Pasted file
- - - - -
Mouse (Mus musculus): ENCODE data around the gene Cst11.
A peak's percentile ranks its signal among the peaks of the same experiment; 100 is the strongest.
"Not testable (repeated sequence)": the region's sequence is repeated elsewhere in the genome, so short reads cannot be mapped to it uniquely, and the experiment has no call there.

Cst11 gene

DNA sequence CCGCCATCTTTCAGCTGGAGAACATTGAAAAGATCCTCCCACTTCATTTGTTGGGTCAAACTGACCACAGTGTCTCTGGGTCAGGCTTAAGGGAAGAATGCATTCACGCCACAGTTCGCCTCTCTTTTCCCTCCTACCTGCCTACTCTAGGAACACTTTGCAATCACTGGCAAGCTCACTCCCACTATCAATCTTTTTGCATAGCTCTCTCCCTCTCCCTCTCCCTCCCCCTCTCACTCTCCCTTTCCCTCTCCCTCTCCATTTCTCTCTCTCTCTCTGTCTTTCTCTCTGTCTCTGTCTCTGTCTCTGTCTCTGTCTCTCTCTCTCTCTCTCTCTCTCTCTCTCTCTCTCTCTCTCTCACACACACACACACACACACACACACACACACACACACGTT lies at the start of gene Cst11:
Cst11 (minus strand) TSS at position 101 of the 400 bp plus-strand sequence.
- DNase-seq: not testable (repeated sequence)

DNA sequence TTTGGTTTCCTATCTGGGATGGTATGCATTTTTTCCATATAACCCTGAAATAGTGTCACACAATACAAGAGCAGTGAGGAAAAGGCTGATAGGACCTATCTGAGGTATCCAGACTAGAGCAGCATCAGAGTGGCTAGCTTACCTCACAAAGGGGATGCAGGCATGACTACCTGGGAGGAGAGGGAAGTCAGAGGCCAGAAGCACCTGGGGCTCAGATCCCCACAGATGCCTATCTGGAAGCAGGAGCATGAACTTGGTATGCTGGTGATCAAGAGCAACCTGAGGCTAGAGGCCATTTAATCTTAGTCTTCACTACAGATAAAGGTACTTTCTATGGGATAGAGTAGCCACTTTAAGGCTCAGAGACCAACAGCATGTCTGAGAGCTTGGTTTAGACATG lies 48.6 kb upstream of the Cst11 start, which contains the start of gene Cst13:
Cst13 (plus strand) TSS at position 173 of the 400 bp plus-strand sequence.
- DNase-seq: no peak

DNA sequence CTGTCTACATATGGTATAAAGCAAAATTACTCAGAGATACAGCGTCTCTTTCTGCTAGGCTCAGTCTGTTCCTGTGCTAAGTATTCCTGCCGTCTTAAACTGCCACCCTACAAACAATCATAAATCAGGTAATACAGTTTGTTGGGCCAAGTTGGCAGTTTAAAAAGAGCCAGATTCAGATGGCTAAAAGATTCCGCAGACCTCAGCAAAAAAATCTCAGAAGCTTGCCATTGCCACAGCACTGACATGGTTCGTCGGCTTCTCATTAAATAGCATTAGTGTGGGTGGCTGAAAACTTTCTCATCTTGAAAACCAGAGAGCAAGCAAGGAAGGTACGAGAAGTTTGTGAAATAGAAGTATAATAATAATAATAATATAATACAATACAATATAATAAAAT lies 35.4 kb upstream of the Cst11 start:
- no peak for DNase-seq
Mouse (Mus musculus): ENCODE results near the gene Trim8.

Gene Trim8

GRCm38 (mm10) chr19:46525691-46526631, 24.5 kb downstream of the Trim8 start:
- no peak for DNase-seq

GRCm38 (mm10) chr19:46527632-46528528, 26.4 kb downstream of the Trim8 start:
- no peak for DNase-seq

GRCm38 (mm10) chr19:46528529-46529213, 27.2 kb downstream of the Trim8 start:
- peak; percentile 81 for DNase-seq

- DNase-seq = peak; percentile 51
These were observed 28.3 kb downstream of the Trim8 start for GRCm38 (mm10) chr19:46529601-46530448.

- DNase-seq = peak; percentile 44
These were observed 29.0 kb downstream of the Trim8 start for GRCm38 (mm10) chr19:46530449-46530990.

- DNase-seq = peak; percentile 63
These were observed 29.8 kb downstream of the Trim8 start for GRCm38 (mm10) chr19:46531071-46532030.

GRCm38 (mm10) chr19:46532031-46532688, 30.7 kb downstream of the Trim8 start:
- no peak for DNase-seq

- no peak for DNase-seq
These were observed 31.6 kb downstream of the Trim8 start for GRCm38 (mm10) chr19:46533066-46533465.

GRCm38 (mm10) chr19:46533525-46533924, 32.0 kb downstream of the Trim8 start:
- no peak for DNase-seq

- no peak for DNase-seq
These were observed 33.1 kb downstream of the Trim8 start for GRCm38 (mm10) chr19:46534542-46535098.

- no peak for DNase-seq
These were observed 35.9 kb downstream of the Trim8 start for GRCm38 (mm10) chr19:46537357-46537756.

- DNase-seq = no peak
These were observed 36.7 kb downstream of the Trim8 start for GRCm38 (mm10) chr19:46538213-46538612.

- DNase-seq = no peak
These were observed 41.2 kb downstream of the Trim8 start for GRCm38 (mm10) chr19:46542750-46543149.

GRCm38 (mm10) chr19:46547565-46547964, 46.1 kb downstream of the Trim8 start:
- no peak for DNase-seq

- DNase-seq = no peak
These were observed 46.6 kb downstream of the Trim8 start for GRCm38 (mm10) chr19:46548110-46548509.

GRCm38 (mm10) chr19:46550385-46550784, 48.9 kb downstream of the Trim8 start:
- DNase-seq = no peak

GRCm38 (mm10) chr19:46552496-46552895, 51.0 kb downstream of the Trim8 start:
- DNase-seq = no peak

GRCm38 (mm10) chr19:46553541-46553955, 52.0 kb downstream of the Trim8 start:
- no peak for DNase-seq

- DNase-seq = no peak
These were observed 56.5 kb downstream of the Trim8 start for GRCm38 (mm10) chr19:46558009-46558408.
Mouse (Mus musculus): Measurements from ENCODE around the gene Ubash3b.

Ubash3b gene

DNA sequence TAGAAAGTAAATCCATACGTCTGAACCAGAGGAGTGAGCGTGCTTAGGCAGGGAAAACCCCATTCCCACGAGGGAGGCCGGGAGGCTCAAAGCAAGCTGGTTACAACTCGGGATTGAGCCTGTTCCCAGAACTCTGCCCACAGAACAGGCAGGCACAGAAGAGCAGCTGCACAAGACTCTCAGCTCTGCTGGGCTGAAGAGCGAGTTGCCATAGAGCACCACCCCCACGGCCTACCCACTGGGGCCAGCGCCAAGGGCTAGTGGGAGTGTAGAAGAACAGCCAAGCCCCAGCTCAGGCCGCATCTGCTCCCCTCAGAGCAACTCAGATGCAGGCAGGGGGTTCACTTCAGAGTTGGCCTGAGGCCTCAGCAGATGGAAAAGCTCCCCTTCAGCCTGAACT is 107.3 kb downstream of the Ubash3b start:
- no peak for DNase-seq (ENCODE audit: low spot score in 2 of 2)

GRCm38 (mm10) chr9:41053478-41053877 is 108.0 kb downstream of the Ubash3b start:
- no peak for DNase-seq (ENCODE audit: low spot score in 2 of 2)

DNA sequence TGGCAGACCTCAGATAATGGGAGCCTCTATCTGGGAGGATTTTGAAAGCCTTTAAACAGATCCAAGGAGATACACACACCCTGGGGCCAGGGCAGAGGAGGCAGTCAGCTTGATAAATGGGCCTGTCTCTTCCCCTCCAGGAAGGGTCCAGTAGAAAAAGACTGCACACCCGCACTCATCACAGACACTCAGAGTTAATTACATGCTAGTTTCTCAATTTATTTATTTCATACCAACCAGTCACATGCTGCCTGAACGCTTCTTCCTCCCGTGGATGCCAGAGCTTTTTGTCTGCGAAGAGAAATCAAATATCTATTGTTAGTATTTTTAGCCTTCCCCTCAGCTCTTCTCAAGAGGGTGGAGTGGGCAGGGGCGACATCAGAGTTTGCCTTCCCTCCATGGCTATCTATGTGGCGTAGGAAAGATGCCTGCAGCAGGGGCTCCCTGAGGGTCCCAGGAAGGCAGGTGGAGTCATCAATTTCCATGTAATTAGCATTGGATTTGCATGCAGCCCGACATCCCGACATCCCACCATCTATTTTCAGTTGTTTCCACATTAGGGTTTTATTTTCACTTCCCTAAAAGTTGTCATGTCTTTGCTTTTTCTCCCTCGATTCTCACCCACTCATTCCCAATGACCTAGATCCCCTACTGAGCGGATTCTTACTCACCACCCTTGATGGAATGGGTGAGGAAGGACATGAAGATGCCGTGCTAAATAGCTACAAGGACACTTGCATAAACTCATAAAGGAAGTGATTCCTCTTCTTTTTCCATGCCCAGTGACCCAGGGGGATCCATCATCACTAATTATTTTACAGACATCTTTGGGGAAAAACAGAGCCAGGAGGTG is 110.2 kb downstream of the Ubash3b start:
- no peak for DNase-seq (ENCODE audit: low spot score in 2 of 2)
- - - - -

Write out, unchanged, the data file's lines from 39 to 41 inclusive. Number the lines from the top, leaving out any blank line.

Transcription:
- DNase-seq = no peak
These were observed 41.2 kb downstream of the Trim8 start for GRCm38 (mm10) chr19:46542750-46543149.

GRCm38 (mm10) chr19:46547565-46547964, 46.1 kb downstream of the Trim8 start: